Superficially, Sweet Flag resembles cat tails but it is a member of the
Arum family. It derives it name from the sweet fragrance and flavor of
the roots which were used to make candy.
PHOTO OF THE WEEK: http://schmidling.com/pow.htm
Astronomy, Beer, Cheese, Fiber, Gems, Nature, Sausage,Silver
Testing ya camera is something you like to do don;t ya bitch? Come on
down my way and test my waters for some pond scum and see how good
you are at cleaning it out!
Oh, an Im the asshole who impersonates Koi-Lo......
On 26 Jun 2006 21:50:08 -0700, email@example.com wrote:
Posted via a free Usenet account from http://www.teranews.com
schreef in>> Superficially, Sweet Flag resembles cat tails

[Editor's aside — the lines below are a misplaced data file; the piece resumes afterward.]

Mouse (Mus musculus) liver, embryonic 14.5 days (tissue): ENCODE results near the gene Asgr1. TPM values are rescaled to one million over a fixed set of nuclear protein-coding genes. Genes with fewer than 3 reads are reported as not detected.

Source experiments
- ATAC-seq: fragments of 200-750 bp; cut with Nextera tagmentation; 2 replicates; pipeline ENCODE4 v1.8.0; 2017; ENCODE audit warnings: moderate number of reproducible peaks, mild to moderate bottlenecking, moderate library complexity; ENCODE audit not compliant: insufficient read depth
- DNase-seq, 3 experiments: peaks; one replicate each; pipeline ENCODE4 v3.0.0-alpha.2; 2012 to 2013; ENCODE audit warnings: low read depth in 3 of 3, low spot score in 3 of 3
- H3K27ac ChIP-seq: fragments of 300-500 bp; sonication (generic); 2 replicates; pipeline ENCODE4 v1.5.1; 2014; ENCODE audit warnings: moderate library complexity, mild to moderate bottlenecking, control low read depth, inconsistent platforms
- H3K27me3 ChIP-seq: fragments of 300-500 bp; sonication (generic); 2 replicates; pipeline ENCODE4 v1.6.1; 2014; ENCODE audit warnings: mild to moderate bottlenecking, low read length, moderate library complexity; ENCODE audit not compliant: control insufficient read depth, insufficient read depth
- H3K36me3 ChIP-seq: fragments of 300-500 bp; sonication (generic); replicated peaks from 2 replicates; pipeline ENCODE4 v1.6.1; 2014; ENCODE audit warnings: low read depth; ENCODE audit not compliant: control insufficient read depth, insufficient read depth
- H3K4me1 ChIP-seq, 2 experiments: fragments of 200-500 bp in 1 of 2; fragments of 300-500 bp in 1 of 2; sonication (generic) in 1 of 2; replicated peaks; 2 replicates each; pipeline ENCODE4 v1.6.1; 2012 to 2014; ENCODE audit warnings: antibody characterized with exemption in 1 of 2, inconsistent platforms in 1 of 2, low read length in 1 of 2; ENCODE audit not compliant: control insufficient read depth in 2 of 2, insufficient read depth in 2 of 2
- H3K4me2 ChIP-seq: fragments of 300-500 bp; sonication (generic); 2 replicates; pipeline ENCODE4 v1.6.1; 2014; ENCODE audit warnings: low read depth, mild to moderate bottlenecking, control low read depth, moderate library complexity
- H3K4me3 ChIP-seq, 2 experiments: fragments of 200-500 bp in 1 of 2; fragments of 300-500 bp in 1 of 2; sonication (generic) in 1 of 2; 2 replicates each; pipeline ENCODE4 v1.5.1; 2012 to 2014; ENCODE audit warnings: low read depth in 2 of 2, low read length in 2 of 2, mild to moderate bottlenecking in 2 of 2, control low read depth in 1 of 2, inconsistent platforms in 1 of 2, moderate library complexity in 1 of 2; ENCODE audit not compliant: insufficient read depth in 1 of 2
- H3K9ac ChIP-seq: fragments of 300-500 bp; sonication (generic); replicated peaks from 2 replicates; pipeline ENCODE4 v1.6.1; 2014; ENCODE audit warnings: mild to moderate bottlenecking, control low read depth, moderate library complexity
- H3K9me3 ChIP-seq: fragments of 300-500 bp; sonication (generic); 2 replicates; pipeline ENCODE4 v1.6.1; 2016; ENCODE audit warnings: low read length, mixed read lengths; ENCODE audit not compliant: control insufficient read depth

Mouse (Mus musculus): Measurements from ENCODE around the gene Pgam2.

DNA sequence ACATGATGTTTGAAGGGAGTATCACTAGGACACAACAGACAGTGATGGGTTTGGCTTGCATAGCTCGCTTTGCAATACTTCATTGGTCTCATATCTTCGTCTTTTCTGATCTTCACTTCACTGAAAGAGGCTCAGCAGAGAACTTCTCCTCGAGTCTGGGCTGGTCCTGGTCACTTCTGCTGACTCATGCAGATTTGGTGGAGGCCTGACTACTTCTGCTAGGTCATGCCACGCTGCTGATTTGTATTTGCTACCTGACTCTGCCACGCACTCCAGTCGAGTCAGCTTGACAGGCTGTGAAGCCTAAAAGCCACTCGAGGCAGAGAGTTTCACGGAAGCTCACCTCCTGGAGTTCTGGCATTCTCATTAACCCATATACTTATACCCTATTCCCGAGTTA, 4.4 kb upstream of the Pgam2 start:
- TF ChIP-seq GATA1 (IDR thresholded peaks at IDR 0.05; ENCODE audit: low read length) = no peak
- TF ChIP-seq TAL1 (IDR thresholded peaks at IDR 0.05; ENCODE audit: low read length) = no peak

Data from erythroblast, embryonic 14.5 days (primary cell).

More like Iris leaves than like Typha.
This interesting story probably could use some elaboration.
A longer, but still short, version:
Although long classified in the arum family Araceae, "Sweet Flag"
[_Acorus calamus_ and a few other species of Acorus] have been
shown by molecular phylogenetic studies to be extremely distant
from the true aroids.
_Acorus_ is now placed in its own family Acoraceae, which is alone
in its own order Acorales.
[In contrast, it turns out that the duckweeds, traditionally a
separate family Lemnaceae, do belong within the arum family]
Acorus/Acoraceae/Acorales is evidently a very isolated, ancient
lineage, and according to several studies represents the living
sister group to all other monocotyledons.
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